My $30.00 coffee!
Today started off a little rocky. Brian woke up sick, Andy had a runny nose and I was tired. My stomach started to feel “off," and I think it was all of the gluten and dairy I had started eating Typically, I am 80% gluten and dairy free, and I have had more gluten and dairy in the last week than I have had in months! We had breakfast in our flat, and then we headed out for the day. As we made our way through the winding back corridors of Venice, we bumped into at least three older Italian men (more like grandpas) who wanted to pinch Andy’s cheeks.
About 15 bridges and 25 minutes later, we ended up in Piazzeta Saint Marco (St. Mark’s Square). I, of course, wanted a coffee and decided I needed to sit down on the square to enjoy it. We sat at one of the restaurants directly on the square, and the waiter brought our menu, which said 11 euros for a cappuccino. I thought this was overpriced and tried to get up to leave, but Brian urged me to stay. I asked for “Uno cappuccino parta decaffeinato y parta caffeinato.” The waiter looked at me and in English (better English than my Italian) replied, with a quizzical look, “one decaffeinato and one caffeinato?” No. I had already given up the idea of being dairy free in Italy and didn’t bother to order an almond milk latte, but I still wanted half café. He shook his head and walked away to place my order.
When my cappuccino arrived, I smiled and enjoyed every sip of it while the string quartet played music in the background (really, there were four quartets all around the square, which took turns playing every 20-30 minutes). Once my café was finito, I asked for the bill. To my surprise, it was 28 euro! Absolutely absurd! Apparently, they charged me for two coffees so they could add a second shot of decaffeinato to my cappuccino! To make matters worse, there was a little café about 400 m to the right with cappuccino for three euros. Oops. I won’t make that mistake again.
Saint Marco Basilica was free to get into, but there was a long line. Apparently, you can order tickets ahead of time to skip the line, but we didn’t know, and it really didn’t matter. Once we were inside, it was absolutely brilliant. The ceiling and walls were covered with a mosaic of ceramic tiles with pieces of gold flecks embedded into them. I have never seen anything like it. Even Andy enjoyed the basilica - he kept pushing my face to one side and the next to make sure I saw everything around me. Once through the first floor, we climbed nearly 50 stairs to the terrace on top. It was difficult, but I did it, slowly. Brian carried Andy up just in case. On the top level, we saw the four horses that were brought from the hippodrome in Byzantium to Venice in 1204. They were magnificent. Then, we went outside to take in the breathtaking view of the piazzeta from above.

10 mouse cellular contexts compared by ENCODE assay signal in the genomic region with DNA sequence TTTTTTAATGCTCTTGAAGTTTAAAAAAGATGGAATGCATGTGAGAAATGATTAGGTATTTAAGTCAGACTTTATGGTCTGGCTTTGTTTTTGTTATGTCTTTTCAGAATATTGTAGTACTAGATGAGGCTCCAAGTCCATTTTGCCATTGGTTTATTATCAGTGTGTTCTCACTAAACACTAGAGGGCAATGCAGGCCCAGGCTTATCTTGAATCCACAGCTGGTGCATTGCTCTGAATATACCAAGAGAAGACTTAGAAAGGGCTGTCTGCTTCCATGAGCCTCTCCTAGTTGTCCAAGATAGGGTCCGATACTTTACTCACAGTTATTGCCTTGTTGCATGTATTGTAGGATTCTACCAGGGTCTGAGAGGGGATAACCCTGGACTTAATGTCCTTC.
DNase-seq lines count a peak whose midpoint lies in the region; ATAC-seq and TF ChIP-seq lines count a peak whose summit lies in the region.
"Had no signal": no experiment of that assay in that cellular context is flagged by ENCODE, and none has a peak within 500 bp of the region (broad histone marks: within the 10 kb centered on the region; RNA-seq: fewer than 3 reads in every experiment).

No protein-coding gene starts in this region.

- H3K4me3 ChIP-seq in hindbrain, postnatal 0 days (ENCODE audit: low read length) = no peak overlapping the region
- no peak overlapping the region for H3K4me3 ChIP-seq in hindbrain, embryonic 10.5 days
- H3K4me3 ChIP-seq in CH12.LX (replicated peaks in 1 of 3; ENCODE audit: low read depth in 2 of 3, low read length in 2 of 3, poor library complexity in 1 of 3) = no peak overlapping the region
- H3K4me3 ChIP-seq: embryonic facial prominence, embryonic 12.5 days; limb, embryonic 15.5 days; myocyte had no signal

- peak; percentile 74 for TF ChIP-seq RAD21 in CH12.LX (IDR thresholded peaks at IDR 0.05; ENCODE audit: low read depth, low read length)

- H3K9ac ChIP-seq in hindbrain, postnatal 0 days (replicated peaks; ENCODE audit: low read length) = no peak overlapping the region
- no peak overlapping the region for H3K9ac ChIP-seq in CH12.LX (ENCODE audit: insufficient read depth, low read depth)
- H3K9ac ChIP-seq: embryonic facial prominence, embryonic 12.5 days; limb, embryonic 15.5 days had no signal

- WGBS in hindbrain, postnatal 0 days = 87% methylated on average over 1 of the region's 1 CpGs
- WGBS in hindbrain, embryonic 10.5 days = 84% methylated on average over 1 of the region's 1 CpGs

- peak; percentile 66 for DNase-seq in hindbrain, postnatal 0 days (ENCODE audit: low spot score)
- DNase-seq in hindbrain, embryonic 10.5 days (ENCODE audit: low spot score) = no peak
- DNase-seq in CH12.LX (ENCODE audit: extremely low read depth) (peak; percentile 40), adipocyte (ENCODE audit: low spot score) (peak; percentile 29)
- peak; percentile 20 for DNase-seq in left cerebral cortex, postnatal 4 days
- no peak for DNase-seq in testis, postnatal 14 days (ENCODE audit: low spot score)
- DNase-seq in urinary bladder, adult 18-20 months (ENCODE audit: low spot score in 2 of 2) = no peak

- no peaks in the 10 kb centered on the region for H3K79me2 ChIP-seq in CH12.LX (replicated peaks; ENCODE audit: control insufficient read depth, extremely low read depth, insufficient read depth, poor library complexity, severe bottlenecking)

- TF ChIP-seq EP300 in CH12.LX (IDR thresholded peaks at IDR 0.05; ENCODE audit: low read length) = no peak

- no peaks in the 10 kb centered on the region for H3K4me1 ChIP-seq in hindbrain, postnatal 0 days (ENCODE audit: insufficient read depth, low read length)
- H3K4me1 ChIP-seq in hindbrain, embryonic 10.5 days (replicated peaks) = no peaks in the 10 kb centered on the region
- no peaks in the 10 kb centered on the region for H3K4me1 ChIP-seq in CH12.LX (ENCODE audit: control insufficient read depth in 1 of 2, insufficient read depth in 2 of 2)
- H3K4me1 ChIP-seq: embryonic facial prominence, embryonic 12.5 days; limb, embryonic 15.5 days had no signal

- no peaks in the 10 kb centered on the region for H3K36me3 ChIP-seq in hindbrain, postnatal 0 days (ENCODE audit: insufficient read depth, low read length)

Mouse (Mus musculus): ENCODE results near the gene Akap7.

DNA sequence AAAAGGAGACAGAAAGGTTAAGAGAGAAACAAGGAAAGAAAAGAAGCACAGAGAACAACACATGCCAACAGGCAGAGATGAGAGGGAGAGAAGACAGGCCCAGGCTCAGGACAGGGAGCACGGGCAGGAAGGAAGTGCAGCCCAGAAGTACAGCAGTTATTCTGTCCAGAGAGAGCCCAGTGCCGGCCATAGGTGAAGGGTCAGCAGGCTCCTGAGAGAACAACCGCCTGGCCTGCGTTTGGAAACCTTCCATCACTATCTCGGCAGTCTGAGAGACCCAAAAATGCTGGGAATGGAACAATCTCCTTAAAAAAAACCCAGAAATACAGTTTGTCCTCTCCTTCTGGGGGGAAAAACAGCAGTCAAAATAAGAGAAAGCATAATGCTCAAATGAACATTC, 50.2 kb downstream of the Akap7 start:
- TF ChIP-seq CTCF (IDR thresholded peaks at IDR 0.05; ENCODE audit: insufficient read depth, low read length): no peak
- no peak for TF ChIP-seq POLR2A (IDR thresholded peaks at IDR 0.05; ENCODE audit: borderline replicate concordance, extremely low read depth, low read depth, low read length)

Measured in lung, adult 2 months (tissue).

The piazzeta and the basilica were packed. After our trek through the basilica, Andy was worn out and required a gelato break. So we got him some chocolate gelato and sat in the square to regain some energy.
Next up: a gondola ride. This was a very expensive trip for what was a 40-minute ride from the square through some of the canals in the city. Despite the cost, I would do it again simply because Andy had such a good time. He is easily frightened by new things, but for some reason he loved the gondola!
Because we were feeling brave, we decided to board the water bus to Burano, the brightly colored and sleepy town on the sea. Honestly, the 40-minute ride was a bit of a nightmare, and I kept asking myself, “Why didn’t we bring Andy home for a nap?” He did not want to sit still and was running around the boat trying to slide down every pole like on PAW Patrol.
Burano was quieter and less crowded than Murano and Venice, which both Brian and I seemed to relish. Directly off the boat was a small park that Andy was able to run and play in (which was much needed!). He was even able to run without holding our hands through many of the streets in town. An hour or so later we hopped back onto the boat and headed for our apartment, exhausted, cold and tired.
As we walked home, swinging Andy from cobblestone to cobblestone, we stopped at the grocery store to pick up dinner. This is one huge advantage of having a flat over a hotel. We were able to do laundry and cook dinner. We had salad, fresh gnocchi and warm, crunchy bread, and dinner was a whopping 13 euros - much less than the 30 euros I spent on cappuccino this morning!
Tomorrow we are off to pick up our car at the Venice airport and drive to Ljubljana, Solvenia!